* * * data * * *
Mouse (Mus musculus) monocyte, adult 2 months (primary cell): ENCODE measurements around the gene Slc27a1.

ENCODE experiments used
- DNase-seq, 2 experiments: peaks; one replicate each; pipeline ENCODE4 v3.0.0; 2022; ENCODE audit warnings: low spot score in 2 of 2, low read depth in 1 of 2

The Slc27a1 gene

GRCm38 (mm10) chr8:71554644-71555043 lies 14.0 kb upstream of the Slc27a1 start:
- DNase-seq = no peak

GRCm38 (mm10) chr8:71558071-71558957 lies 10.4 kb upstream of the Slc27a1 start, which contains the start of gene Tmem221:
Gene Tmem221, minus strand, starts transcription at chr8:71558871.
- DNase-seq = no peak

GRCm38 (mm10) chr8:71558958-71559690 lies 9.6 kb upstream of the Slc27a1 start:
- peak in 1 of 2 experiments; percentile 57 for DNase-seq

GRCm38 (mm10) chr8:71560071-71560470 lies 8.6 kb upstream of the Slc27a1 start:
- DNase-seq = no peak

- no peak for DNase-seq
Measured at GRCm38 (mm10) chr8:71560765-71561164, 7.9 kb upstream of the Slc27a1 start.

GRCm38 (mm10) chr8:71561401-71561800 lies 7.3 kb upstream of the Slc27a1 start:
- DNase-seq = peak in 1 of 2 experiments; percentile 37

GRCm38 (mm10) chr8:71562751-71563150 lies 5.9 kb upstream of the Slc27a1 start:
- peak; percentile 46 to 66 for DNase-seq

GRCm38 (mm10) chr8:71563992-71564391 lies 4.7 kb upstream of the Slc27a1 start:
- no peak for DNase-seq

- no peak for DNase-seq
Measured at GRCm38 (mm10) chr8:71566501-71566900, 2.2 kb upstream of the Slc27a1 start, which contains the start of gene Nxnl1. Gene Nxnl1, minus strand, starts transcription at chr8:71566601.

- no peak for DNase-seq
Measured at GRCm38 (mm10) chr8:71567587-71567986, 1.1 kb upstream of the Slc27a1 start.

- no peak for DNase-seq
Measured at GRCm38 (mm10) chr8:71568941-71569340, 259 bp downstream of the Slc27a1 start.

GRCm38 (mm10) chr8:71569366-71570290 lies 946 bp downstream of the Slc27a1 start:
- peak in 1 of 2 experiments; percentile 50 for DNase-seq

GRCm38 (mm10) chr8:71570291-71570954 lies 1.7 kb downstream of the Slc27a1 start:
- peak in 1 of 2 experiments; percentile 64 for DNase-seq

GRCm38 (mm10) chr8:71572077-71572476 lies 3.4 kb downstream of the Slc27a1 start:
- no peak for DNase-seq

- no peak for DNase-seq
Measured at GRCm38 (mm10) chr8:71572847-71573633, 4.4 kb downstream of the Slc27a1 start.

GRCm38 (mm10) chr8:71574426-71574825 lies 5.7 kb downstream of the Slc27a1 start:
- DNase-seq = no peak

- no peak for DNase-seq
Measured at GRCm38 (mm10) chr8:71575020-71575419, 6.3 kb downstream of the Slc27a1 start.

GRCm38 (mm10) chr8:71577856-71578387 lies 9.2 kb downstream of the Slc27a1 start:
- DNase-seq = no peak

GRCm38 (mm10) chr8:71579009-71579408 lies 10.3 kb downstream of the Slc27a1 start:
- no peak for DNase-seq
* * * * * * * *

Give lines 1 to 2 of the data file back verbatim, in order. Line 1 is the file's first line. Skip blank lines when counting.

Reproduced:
Mouse (Mus musculus) monocyte, adult 2 months (primary cell): ENCODE measurements around the gene Slc27a1.

ENCODE experiments used